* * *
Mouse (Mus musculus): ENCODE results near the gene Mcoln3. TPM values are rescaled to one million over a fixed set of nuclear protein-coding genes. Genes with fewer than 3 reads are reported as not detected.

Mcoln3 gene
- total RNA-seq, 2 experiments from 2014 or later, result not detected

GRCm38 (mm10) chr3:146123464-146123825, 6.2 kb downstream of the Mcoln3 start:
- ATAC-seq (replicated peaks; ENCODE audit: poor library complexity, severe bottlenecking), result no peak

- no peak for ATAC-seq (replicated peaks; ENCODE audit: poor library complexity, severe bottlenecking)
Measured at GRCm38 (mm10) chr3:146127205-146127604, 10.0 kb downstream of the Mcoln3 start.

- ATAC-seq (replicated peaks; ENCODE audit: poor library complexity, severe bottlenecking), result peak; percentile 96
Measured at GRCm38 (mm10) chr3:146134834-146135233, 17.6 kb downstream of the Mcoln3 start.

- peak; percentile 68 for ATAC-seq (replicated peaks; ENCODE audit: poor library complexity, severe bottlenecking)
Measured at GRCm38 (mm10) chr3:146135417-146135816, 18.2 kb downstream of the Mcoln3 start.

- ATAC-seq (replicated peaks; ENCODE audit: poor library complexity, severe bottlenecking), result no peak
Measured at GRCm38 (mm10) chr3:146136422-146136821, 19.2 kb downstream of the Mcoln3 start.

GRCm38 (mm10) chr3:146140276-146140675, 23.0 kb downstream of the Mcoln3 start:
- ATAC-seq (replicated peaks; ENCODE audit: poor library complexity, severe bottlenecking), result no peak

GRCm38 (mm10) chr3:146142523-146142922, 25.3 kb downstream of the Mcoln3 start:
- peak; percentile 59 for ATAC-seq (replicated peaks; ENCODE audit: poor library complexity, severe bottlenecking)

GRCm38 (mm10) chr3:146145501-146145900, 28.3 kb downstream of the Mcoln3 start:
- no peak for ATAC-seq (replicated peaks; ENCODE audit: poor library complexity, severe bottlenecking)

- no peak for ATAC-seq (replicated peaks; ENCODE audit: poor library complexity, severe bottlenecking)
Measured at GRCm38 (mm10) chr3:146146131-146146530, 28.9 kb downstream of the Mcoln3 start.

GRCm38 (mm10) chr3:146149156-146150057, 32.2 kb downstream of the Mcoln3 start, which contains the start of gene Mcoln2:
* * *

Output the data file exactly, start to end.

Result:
Mouse (Mus musculus): ENCODE results near the gene Mcoln3. TPM values are rescaled to one million over a fixed set of nuclear protein-coding genes. Genes with fewer than 3 reads are reported as not detected.

Mcoln3 gene
- total RNA-seq, 2 experiments from 2014 or later, result not detected

GRCm38 (mm10) chr3:146123464-146123825, 6.2 kb downstream of the Mcoln3 start:
- ATAC-seq (replicated peaks; ENCODE audit: poor library complexity, severe bottlenecking), result no peak

- no peak for ATAC-seq (replicated peaks; ENCODE audit: poor library complexity, severe bottlenecking)
Measured at GRCm38 (mm10) chr3:146127205-146127604, 10.0 kb downstream of the Mcoln3 start.

- ATAC-seq (replicated peaks; ENCODE audit: poor library complexity, severe bottlenecking), result peak; percentile 96
Measured at GRCm38 (mm10) chr3:146134834-146135233, 17.6 kb downstream of the Mcoln3 start.

- peak; percentile 68 for ATAC-seq (replicated peaks; ENCODE audit: poor library complexity, severe bottlenecking)
Measured at GRCm38 (mm10) chr3:146135417-146135816, 18.2 kb downstream of the Mcoln3 start.

- ATAC-seq (replicated peaks; ENCODE audit: poor library complexity, severe bottlenecking), result no peak
Measured at GRCm38 (mm10) chr3:146136422-146136821, 19.2 kb downstream of the Mcoln3 start.

GRCm38 (mm10) chr3:146140276-146140675, 23.0 kb downstream of the Mcoln3 start:
- ATAC-seq (replicated peaks; ENCODE audit: poor library complexity, severe bottlenecking), result no peak

GRCm38 (mm10) chr3:146142523-146142922, 25.3 kb downstream of the Mcoln3 start:
- peak; percentile 59 for ATAC-seq (replicated peaks; ENCODE audit: poor library complexity, severe bottlenecking)

GRCm38 (mm10) chr3:146145501-146145900, 28.3 kb downstream of the Mcoln3 start:
- no peak for ATAC-seq (replicated peaks; ENCODE audit: poor library complexity, severe bottlenecking)

- no peak for ATAC-seq (replicated peaks; ENCODE audit: poor library complexity, severe bottlenecking)
Measured at GRCm38 (mm10) chr3:146146131-146146530, 28.9 kb downstream of the Mcoln3 start.

GRCm38 (mm10) chr3:146149156-146150057, 32.2 kb downstream of the Mcoln3 start, which contains the start of gene Mcoln2: